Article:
At all stages in its development the product was shared widely among the trust’s senior nursing and pharmacy staff to ensure they fully supported its content and development.

 

 

Evaluation
Pilot assessments of the package were undertaken at periodic intervals to ensure that junior nurses were able to undertake the necessary assessments.

 

 

In October 2005 the complete ‘core’ package was undertaken by 34 of the trust’s preceptorship nurses.

 

 

The results were that 75% (25) of the candidates scored above 60% overall (range 25-97%, median 65%). These scores may at first sight appear to be low but scores achieved in tests employing a system of negative marking are often lower than those in traditional-style examinations.

 

 

Median time taken to complete the module was 20.7 minutes (range 9.13-28.93 minutes) so all preceptees completed the package during the allocated 30 minutes.

 

 

Analysis of results broken down by question type (Fig 2) highlighted that the most poorly answered questions overall related to local policies and procedures for medicines management. This was as expected but because completing the package highlighted these policies to the preceptees taking part, it provided a formative as well as summative assessment.

 

 

Basic calculations, such as conversions of micrograms to milligrams, were answered less well than applied conversion questions such as ‘How many 0.125mg tablets would you administer for a dose of 500 micrograms?’ even though the underlying principles are the same (Fig 3).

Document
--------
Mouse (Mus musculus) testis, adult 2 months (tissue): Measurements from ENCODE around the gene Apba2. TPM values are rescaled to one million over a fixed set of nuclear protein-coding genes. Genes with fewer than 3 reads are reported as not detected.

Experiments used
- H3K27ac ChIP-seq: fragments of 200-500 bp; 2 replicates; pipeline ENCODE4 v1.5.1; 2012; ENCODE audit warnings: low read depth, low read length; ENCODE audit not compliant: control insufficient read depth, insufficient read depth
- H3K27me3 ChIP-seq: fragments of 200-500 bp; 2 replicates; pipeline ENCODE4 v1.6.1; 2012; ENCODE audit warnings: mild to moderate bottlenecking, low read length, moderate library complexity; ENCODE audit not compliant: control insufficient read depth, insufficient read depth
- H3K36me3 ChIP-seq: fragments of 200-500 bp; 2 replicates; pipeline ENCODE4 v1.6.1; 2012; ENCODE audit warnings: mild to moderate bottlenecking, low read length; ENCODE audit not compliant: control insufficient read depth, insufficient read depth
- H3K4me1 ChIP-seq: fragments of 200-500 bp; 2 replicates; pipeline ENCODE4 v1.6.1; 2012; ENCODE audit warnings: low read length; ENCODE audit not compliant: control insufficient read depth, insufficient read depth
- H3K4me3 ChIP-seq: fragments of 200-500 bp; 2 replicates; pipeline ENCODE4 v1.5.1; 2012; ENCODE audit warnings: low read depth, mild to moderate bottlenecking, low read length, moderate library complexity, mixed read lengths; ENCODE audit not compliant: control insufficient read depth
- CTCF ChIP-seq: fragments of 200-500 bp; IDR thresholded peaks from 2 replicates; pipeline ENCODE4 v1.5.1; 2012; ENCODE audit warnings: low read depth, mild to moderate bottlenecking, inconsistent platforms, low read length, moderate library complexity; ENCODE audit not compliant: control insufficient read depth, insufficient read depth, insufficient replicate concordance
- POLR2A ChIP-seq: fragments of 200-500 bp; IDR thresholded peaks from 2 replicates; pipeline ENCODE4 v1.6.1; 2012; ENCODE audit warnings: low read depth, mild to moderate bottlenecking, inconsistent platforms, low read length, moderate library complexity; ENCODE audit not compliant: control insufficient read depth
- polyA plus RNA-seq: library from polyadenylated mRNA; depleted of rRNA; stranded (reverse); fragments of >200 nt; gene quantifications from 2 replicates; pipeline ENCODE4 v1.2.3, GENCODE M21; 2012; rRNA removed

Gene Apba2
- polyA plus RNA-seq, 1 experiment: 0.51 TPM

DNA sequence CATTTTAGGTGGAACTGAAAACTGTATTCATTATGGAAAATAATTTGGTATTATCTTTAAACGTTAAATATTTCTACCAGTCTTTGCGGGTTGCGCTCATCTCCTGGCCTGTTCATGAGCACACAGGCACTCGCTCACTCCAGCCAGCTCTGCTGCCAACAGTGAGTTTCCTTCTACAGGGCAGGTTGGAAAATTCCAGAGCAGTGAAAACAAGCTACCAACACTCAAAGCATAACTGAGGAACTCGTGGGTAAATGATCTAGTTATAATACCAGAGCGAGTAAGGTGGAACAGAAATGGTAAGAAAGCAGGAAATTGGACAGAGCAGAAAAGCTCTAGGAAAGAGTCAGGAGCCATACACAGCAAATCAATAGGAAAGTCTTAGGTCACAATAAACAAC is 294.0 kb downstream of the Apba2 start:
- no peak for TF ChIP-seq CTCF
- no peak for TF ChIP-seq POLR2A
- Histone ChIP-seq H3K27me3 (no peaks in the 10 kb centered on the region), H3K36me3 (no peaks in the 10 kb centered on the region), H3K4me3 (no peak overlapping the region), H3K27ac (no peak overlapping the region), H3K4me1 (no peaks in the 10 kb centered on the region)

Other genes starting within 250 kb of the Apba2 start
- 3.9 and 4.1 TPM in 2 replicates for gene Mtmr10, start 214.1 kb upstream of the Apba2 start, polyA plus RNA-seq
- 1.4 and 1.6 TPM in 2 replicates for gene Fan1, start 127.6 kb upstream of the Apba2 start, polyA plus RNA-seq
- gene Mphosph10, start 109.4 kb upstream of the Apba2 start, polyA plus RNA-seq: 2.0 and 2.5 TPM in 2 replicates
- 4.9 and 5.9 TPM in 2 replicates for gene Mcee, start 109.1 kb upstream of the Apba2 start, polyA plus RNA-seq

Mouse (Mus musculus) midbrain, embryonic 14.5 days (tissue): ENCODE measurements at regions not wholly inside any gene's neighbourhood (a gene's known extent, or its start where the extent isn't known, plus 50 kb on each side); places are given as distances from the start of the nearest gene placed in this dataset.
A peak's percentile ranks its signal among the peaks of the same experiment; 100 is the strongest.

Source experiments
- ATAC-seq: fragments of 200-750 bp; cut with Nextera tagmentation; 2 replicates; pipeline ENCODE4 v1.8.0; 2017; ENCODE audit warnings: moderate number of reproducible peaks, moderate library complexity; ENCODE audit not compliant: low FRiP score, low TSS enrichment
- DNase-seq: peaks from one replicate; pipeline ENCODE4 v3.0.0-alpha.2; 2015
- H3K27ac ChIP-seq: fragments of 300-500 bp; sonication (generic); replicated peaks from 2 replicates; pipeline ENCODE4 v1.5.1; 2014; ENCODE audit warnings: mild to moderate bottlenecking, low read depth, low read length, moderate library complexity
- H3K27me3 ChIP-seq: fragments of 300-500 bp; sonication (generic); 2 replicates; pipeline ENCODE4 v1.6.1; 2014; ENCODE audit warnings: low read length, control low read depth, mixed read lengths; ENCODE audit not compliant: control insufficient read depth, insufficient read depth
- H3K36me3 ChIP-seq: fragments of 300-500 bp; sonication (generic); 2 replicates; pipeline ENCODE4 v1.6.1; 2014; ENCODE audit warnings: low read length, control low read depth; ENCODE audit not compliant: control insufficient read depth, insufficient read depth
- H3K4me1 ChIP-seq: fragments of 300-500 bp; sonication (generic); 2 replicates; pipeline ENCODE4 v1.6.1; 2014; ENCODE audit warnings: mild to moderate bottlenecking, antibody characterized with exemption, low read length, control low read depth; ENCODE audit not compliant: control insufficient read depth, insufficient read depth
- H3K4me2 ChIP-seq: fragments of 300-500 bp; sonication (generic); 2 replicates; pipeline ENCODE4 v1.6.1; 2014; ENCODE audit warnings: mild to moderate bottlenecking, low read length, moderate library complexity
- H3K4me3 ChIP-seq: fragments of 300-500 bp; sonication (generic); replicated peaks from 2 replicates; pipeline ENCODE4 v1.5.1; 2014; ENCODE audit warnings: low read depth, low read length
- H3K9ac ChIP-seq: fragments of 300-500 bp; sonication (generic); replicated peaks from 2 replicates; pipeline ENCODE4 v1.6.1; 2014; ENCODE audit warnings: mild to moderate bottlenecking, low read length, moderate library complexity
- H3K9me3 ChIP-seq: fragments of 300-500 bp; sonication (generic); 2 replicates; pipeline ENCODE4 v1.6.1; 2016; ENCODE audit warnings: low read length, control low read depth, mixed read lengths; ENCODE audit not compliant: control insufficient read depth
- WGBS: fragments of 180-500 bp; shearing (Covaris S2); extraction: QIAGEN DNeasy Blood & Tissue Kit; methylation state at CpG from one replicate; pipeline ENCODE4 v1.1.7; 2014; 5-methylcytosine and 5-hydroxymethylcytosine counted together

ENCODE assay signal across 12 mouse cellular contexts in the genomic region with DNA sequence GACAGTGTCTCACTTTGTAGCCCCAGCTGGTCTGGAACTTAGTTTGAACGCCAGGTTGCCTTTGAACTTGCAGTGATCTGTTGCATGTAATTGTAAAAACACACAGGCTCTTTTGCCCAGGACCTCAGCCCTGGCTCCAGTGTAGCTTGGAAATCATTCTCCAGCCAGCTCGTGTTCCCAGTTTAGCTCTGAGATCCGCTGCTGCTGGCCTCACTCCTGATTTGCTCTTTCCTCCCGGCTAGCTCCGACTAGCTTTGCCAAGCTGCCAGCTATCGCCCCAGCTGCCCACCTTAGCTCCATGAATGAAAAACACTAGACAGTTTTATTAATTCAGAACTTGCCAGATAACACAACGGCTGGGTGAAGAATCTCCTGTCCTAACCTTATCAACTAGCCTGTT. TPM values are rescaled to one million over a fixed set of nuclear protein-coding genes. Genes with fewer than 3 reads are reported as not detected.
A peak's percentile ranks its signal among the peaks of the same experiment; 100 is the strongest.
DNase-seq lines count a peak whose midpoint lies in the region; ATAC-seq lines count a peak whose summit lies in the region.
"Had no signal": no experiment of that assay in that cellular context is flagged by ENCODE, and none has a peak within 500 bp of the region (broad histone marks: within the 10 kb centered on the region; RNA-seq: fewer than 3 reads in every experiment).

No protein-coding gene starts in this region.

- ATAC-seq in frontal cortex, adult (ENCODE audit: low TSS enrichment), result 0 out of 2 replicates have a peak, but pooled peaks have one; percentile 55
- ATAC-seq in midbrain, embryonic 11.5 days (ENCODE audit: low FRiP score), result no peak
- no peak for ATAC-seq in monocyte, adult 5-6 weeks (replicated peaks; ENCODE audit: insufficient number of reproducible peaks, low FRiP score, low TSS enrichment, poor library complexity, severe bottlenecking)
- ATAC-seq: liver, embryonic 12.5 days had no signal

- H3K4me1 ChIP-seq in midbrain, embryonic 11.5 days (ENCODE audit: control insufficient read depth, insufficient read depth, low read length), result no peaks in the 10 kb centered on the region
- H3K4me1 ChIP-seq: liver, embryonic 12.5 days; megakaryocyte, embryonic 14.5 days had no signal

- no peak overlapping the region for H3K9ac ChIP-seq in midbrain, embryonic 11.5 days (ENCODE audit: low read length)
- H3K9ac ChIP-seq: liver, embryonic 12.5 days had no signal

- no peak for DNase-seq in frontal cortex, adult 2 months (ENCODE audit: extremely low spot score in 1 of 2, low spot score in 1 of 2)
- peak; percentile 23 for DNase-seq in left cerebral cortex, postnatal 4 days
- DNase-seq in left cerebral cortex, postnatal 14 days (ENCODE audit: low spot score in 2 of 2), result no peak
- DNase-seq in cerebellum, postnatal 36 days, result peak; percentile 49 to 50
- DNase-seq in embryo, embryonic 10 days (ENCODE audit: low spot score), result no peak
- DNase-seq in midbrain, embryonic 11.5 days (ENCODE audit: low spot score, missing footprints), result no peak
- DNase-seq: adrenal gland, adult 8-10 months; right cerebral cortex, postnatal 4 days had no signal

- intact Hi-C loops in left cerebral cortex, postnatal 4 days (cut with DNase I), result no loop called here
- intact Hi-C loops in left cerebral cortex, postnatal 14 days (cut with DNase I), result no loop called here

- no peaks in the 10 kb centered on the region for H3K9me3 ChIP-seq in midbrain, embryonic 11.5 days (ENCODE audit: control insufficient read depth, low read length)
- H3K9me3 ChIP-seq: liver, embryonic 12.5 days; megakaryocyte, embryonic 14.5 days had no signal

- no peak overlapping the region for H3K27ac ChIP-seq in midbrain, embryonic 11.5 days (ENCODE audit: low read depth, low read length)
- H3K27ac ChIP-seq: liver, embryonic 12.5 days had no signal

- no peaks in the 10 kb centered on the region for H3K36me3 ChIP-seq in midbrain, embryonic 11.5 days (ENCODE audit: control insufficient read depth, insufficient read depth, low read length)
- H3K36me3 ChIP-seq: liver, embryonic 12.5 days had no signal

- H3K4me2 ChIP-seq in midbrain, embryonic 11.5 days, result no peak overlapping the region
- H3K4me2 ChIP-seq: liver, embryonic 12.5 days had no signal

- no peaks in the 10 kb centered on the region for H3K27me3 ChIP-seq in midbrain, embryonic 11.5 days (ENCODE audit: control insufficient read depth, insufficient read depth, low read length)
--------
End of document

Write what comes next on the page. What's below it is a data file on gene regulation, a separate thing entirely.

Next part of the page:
A written questionnaire requesting qualitative feedback was completed by 32 of the 34 candidates. The responses to questions about ease of using the package were very encouraging (Fig 4). Individual comments about the style of the package were very useful and have been fed back to the programmers to help improve the system further.

 

 

All participants said they would like to use the system again and 91% said they would probably access the system in their own time. However, 9% said they would only use it again if they had protected time in work to do so.

 

 

Future development
There has been extensive debate in the trust with regard to the future use of the learning package.

 

 

There is widespread agreement that the system will provide a significant resource for assessing and improving the knowledge of nurses at all levels within the hospital with regard to medicines administration.